Logo link to homepage

Report on Moyorodake [Medvezhia] (Japan - administered by Russia) — 26 July-1 August 2017

Smithsonian / US Geological Survey Weekly Volcanic Activity Report, 26 July-1 August 2017
Managing Editor: Sally Kuhn Sennert

Please cite this report as:

Global Volcanism Program, 2017. Report on Moyorodake [Medvezhia] (Japan - administered by Russia). In: Sennert, S K (ed.), Weekly Volcanic Activity Report, 26 July-1 August 2017. Smithsonian Institution and US Geological Survey.

Volcano Profile |  Weekly Report (26 July-1 August 2017)


Moyorodake [Medvezhia]

Japan - administered by Russia

45.389°N, 148.838°E; summit elev. 1124 m

All times are local (unless otherwise noted)


The Institute of Volcanology and Geodynamics (Russian Academy of Natural Science) reported that during the morning of 31 July volcanologists working on Kudryavy, a stratovolcano of the Medvezhia volcanic complex, noted a sharp increase in the volume of vapor-and-gas emissions, with a plume rising more than 1 km. The emissions rose from a new crater, Malysh, that was formed after the 1999 phreatic eruption. A significant increase in temperature (an average of 100 degrees Celsius) was measured at fumarolic sites, and new high-temperature areas were noted. Crusts of native sulfur at the boundaries of high-temperature areas were melting and burning. Two people at the top of the volcano and workers at the main base camp (3.5 km S) self-evacuated.

The report noted that a M 5.7 earthquake had occurred at 0800 that same morning, 200 km NE, within the same system of tectonic faults that the volcano resides on. The volcano has a permeable system of fissures, through which there has been constant degassing for more than 130 years.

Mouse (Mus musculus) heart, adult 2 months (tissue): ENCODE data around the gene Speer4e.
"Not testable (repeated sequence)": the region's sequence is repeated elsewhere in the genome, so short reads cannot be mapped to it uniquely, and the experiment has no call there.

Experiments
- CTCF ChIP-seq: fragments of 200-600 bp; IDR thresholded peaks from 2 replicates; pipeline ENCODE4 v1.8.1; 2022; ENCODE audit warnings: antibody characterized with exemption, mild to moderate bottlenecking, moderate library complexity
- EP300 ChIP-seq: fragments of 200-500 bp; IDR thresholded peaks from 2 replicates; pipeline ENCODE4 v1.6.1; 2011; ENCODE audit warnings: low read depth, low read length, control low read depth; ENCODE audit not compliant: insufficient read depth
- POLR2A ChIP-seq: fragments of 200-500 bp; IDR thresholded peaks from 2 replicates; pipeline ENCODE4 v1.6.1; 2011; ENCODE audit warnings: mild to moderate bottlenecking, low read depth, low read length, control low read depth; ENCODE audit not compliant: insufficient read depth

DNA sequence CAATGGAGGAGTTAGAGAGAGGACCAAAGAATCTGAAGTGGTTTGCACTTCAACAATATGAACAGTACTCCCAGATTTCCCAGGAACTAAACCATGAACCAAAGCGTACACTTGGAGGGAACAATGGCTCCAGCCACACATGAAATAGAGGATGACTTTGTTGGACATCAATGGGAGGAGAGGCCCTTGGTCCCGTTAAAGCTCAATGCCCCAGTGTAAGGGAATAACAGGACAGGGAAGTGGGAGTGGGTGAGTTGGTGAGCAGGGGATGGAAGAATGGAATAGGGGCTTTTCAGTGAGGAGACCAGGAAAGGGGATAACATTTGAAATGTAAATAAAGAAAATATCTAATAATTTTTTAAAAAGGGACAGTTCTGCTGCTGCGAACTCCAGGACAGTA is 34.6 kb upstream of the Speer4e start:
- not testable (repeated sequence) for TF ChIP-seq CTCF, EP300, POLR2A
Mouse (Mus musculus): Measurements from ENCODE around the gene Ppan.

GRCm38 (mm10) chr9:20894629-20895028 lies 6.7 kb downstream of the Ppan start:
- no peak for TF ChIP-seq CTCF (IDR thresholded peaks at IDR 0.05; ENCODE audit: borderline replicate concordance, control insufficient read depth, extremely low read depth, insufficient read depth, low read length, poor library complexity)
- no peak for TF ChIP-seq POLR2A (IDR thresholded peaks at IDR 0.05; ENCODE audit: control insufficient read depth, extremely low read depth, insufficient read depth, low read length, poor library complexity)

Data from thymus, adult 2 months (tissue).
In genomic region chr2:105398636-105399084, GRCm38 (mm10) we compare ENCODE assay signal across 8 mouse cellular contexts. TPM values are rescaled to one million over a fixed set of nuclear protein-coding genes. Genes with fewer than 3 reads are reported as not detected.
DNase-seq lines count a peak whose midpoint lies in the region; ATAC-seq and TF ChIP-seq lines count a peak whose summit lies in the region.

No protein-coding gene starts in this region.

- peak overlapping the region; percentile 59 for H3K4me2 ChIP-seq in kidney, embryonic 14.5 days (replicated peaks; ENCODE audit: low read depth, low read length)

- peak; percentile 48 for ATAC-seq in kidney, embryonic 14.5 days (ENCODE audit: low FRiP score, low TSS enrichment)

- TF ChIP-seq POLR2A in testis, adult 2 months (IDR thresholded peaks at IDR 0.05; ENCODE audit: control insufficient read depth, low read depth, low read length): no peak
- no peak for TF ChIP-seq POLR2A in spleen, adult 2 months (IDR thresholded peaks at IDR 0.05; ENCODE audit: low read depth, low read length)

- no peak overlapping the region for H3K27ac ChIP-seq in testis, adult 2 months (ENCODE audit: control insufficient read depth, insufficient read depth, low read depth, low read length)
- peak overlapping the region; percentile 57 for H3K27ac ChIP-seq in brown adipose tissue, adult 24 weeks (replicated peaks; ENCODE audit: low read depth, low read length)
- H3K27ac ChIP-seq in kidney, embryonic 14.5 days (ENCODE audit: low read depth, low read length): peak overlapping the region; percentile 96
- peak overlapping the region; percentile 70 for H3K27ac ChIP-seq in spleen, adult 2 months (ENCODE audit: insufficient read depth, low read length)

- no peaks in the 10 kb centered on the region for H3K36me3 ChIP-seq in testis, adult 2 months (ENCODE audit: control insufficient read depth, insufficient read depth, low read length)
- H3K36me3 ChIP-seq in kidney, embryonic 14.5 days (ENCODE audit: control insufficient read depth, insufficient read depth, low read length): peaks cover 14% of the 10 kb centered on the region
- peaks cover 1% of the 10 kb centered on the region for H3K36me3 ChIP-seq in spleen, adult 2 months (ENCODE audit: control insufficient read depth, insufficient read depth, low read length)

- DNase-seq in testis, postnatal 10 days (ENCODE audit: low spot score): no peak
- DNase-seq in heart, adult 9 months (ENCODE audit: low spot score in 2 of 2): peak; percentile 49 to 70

Geologic Background. The Moyorodake volcanic complex (also known as Medvezhia) occupies the NE end of Iturup (Etorofu) Island. Two overlapping calderas, 14 x 18 and 10 x 12 km in diameter, were formed during the Pleistocene. The caldera floor contains several lava domes, cinder cones and associated lava fields, and a small lake. Four small closely spaced stratovolcanoes were constructed along an E-W line on the eastern side of the complex. The easternmost and highest, Medvezhii, lies outside the western caldera, along the Pacific coast. Srednii, Tukap, and Kudriavy (Moyorodake) volcanoes lie immediately to the west. Historically active Moyorodake is younger than 2000 years; it and Tukap remain fumarolically active. The westernmost of the post-caldera cones, Menshoi Brat, is a large lava dome with flank scoria cones, one of which has produced a series of young lava flows up to 4.5 km long that reached Slavnoe Lake. Eruptions have been documented since the 18th century, although lava flows from cinder cones on the flanks of Menshoi Brat were also probably erupted within the past few centuries.

Source: Institute of Volcanology and Geodynamics, Russian Academy of Natural Science